Trans rights are human rights

By Jay Prebble, student at Queen’s University Belfast (pronouns they/them)

Transgender (including non-binary people) come from all walks of life and backgrounds. We are a diverse, creative, productive group of individuals and despite increased visibility in recent years the trans community in Northern Ireland continues to face discrimination and marginalisation. The suffering experienced by the trans community manifests in the high rates of mental health conditions (over 80% in Northern Ireland). Almost half (40%) have attempted suicide.

Transphobic discrimination in the work place is common, two thirds of trans people experience some form of discrimination and over have left their employment. Likewise, in education trans students experience bullying from peers but also face intolerance, victim blaming and neglect from teachers. The use of a mental health framework for treatment perpetuates the idea that there is something wrong with trans people. Long waiting lists, inappropriate questioning, denial of treatment and enforcement of outdated stereotypes make medical transition an unnecessarily distressing period.  Access to non-transition related health care is also challenging as many healthcare professionals become focused on a person’s transition rather than their medical issue.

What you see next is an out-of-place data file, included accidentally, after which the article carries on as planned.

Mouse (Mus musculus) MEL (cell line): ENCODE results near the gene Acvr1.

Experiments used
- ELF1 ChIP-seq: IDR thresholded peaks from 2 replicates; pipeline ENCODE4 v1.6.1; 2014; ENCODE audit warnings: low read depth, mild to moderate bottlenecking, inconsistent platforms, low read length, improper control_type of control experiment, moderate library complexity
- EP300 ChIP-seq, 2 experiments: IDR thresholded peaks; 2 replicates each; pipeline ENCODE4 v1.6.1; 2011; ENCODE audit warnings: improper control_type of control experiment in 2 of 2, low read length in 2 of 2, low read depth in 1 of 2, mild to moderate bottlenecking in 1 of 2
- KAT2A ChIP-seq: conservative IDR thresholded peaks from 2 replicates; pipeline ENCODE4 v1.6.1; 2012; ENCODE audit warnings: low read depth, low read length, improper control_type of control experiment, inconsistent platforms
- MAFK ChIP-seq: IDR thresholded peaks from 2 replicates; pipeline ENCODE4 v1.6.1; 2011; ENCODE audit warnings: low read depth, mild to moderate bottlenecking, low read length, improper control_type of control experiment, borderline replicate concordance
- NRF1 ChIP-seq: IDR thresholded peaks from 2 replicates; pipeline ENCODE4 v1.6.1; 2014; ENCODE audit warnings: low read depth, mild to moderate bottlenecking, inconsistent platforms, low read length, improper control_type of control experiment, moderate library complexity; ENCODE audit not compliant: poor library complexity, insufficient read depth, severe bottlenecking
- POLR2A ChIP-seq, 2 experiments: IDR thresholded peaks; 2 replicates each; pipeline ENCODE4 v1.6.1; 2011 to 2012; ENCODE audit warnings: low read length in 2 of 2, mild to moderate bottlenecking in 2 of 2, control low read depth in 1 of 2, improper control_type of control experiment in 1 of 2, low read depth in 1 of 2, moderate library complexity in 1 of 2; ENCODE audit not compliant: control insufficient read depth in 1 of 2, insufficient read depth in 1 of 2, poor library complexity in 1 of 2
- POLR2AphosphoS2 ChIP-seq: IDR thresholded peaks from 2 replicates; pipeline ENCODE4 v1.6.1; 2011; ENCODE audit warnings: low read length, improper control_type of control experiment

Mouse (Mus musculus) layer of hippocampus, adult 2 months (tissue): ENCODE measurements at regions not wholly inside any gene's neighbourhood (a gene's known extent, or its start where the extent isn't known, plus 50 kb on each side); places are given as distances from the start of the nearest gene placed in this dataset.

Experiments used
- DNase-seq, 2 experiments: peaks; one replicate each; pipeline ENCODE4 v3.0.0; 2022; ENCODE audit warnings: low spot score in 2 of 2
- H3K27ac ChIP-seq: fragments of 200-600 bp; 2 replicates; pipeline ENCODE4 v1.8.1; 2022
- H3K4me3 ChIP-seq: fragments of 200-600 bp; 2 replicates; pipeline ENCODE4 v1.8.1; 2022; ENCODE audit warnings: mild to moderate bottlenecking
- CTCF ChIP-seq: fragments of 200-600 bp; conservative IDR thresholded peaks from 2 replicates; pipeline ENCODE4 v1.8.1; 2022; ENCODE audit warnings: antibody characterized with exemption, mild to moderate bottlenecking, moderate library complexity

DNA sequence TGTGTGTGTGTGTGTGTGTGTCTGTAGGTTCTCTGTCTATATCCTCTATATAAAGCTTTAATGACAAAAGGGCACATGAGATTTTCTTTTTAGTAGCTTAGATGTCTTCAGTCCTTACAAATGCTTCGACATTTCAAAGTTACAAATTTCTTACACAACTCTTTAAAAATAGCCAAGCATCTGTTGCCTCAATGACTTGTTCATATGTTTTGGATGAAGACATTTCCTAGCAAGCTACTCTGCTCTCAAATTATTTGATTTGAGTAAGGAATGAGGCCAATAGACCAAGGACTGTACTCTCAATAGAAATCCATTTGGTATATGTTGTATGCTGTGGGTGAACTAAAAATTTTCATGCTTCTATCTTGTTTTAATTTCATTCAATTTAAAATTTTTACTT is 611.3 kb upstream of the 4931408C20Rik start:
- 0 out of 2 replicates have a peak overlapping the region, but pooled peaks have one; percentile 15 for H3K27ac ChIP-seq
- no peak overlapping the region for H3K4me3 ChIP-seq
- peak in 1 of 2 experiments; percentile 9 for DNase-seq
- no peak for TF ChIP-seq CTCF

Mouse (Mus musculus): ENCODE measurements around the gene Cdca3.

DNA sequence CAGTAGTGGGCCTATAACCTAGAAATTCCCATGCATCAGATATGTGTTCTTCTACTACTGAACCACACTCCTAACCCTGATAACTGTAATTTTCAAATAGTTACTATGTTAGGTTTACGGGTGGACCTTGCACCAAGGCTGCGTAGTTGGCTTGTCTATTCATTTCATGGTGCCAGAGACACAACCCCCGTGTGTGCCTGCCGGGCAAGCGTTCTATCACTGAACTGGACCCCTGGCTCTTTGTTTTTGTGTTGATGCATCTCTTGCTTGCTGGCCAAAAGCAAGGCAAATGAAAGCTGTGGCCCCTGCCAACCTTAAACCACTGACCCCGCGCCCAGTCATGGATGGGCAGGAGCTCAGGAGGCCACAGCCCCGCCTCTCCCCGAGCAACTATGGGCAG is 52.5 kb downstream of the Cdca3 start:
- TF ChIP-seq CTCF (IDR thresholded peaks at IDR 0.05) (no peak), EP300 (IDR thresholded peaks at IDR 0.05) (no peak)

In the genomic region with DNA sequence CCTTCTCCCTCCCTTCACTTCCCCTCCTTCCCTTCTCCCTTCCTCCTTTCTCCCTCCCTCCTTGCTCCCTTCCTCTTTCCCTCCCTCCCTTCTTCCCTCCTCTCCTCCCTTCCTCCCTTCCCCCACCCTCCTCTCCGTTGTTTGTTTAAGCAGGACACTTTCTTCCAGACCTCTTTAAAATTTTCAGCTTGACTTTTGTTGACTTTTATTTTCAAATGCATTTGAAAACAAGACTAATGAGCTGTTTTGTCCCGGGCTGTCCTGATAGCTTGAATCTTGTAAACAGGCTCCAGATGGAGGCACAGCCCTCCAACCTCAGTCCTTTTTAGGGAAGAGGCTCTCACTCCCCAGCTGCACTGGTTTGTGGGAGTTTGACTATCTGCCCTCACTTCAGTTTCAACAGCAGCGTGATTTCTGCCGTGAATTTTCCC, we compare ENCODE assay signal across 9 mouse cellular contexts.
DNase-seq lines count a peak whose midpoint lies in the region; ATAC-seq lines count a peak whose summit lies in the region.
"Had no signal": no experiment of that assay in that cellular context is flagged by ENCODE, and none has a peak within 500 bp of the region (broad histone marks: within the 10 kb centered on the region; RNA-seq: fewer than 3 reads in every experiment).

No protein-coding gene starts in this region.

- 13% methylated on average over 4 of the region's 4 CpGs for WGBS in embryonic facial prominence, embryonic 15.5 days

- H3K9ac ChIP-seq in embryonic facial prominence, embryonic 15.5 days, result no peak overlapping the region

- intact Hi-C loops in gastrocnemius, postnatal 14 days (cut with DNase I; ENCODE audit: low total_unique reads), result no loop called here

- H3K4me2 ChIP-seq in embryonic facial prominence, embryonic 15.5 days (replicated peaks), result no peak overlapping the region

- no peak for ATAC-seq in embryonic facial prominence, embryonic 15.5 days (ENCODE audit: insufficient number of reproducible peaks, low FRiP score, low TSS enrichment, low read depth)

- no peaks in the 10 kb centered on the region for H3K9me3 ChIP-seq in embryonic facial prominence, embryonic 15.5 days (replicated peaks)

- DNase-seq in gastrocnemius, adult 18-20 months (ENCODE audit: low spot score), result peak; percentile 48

In addition to difficulties accessing services transgender/non-binary people are frequently the victims of harassment and violence. Over three quarters have experienced verbal abuse and almost a third have experienced violence. While the number of transphobic hate crimes reported has trebled in the last five years, the number of prosecutions has fallen.  This is likely to be an under representation as many hate crimes go unreported.  The recent deluge of transphobic articles in mainstream media is fostering transphobia in their readership and making society a more hostile place for trans people.

Despite frequently being victims, trans people are often excluded from the conversation on gender based violence with some feminists refuse to acknowledge trans women as women. Thankfully in Belfast feminist movements are giving trans women a platform to speak alongside other marginalised groups. This intersectional approach is essential in achieving an end to gender based violence.

All people should be able to access public services, education and employment. They should be able to walk down the street or use public bathrooms without the fear of harassment or violence. Trans people are humans and deserve to be treated as such. We are not second class citizens and should not be marginalised from society. It is time for people to stand in solidarity, educate themselves and commit to bringing about the societal change needed to end the suffering of the transgender community.

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